Migrating to SDK csproj

The SDK csproj files introduced with Visual Studio 2017 are a much needed improvement to the project files.    If you are creating a new .NET Core project or a .NET Standard library, either with VIsual Studio 2017 or the .NET CLI via dotnet new, it will generate the new SDK csproj.  What isn’t very clear to many is that you can use the new SDK format with full .NET Framework apps.  So this post will point out a really simple way for migrating to SDK csproj.

SDK Benefits

First, if you are unfamiliar with the new SDK csproj, here are a few of the benefits.

  • Include files using a wildcard as opposed to specifying every single file.
  • Simpler referencing of solution project references.
  • Reference NuGet package as references.  No more packages.config.
  • Define Some AssemblyInfo attributes.
  • NuGet package definition as part of the project file.  No more nuspec.

Old Style

Here’s the older style csproj from a .NET Framework 4.7.1 class library that references another class library.  There is a NuGet Package to Newtonsoft.Json

Migrating to SDK csproj

If you want to do manual conversions, take a look at this post by Nate McMaster.  However, ain’t nobody got time for manual conversions.  Luckily there is a tool that does a lot of the heavy lifting for your.  The CsprojToVs2017 project on Gith=Hub has been working wonders for me.  It either has worked in generating a full conversion or got me most of the way there.

Simply run the exe specifying the csproj file to convert:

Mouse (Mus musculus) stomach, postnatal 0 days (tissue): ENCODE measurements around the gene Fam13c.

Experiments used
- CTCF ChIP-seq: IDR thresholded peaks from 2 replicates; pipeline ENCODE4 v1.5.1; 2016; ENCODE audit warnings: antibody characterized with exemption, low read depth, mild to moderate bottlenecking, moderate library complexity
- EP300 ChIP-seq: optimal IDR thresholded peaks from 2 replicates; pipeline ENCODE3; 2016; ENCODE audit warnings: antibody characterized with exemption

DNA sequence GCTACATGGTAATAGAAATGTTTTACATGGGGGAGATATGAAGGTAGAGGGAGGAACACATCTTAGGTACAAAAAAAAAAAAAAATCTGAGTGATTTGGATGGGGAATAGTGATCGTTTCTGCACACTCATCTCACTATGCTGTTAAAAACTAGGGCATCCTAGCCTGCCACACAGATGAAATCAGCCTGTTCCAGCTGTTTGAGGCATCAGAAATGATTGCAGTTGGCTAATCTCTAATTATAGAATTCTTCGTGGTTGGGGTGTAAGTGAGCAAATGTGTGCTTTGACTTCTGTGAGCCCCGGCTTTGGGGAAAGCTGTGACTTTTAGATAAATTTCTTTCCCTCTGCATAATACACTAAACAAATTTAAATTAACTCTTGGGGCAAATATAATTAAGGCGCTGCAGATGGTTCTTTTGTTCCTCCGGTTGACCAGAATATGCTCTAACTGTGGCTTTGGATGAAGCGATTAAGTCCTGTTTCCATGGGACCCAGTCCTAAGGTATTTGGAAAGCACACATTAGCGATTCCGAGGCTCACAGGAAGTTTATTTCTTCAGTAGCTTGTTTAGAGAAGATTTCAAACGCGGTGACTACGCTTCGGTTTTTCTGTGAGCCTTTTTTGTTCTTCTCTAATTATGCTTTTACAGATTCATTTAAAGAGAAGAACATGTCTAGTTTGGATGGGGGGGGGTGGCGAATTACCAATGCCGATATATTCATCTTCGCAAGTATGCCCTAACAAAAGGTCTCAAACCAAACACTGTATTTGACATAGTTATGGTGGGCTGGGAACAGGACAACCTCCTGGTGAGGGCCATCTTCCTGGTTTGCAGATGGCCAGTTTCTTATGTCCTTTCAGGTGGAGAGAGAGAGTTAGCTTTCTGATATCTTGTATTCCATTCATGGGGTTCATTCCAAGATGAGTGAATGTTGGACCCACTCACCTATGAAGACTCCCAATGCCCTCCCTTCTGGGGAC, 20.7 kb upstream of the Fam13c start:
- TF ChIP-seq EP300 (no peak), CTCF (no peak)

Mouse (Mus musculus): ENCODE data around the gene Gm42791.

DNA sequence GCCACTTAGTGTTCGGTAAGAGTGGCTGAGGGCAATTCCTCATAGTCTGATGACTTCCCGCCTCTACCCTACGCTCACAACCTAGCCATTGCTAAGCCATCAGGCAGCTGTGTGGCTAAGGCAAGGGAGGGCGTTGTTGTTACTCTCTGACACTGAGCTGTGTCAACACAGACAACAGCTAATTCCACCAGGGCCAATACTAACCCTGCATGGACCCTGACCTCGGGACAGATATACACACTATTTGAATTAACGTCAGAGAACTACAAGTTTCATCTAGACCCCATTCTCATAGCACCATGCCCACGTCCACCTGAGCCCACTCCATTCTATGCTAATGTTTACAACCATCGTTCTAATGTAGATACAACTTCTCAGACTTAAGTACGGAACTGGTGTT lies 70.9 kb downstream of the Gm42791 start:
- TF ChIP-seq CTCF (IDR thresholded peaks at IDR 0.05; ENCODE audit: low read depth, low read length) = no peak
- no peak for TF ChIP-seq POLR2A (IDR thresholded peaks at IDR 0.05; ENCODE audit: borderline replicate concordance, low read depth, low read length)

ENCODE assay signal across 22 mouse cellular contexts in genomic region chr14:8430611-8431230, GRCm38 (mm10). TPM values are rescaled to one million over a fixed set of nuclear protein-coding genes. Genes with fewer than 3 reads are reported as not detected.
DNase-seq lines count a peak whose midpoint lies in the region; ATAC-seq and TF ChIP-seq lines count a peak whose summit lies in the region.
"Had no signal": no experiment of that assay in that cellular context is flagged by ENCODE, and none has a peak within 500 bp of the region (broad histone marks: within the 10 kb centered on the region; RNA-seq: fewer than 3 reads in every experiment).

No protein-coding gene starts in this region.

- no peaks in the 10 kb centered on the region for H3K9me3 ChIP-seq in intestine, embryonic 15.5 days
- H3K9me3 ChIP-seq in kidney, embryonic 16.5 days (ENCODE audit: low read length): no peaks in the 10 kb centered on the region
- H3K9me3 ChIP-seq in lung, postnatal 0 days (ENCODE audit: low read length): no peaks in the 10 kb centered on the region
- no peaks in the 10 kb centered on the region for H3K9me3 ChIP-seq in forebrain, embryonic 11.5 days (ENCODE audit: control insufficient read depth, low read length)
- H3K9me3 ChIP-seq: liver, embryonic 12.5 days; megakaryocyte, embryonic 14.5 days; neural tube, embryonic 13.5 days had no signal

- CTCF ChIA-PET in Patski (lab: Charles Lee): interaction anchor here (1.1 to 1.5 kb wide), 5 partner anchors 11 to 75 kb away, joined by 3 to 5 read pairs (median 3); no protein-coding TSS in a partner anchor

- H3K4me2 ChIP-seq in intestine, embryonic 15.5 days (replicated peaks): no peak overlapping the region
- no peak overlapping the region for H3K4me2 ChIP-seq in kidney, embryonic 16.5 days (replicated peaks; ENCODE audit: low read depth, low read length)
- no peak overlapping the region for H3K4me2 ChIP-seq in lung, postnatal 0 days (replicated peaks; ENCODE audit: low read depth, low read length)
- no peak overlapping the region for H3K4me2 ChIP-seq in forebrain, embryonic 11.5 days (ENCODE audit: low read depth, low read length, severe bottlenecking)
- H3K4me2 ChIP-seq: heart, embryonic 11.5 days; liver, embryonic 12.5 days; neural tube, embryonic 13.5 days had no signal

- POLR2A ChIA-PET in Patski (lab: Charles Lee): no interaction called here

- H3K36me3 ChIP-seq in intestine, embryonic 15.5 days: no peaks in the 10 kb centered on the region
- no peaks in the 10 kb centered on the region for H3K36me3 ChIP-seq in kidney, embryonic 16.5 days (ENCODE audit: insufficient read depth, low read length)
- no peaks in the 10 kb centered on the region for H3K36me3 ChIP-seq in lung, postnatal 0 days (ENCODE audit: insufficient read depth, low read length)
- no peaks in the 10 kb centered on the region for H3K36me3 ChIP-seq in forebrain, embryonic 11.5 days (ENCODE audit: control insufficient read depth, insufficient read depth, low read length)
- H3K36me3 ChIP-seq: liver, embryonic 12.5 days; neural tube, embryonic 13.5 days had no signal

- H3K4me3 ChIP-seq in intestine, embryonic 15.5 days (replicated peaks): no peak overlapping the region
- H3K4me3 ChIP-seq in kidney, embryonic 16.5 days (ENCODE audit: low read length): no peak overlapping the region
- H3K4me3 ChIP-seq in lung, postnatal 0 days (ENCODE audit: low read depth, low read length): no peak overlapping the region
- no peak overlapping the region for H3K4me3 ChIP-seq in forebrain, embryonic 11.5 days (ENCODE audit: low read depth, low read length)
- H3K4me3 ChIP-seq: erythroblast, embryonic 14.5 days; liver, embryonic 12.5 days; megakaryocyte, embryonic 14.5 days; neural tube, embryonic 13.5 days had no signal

.\Project2015To2017.exe YourClassLibrary.csproj

Here is the converted csproj file.  You can see


There are a couple of errors after the conversion.

Since the csproj now contains some assembly info that is also in our existing AssemblyInfo.cs.  Specifically these two:

[assembly: System.Reflection.AssemblyCompanyAttribute("ClassicClassLibrary")]
[assembly: System.Reflection.AssemblyConfigurationAttribute("Debug")]

We can either remove the appropriate lines from our csproj or from our AssemblyInfo.cs  The choice is yours.

PackageReference and Reference

The conversion looked at our packages.config and created the appropriate <PackageReference ../>.  However, it also created <Reference ../>, which we no longer need.  So we can delete any of those that are actually NuGet Packages.


There are a ton of situations such as content files that it was handle appropriately.  If you have many project files that you would like to convert, I suggest giving this tool a shot.  Even if it gets you 80% of the way there and requires a bit of cleanup, I find it well worth it.

Are you converting?

If so, are you doing rewriting the project files manually or using this or a different tool?  I’d love to hear your comments or in Twitter.

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Microsoft Orleans Tutorial: Grains and Silos

Grains and SilosThis is the first post in the series were I’m actually getting into some code.  You will be able to follow along the journey of creating a practical web application using Microsoft Orleans.  This first post is really just setting the ground level to get familiar with the basics of Grains and Silos.  By the end of this post I’ll have a simple demo app that is a functioning ASP.NET Core as our client/frontend with a Orleans Silo hosting our Grains.

Blog Post Series:

Grains and Silos

For this blog post and throughout this series I’m going to be creating a web application with ASP.NET Core.   Our ASP.NET Core application will be our frontend and Orleans sits as a stateful middle tier in front of our data storage.

Now to break down the two pieces we need to get started with Orleans are Grains and Silos.  First let’s take a look at what Grains are.


Grains are the key primitives of the Orleans programming model. Grains are the building blocks of an Orleans application, they are atomic units of isolation, distribution, and persistence. Grains are objects that represent application entities. Just like in the classic Object Oriented Programming, a grain encapsulates state of an entity and encodes its behavior in the code logic. Grains can hold references to each other and interact by invoking each other’s methods exposed via interfaces.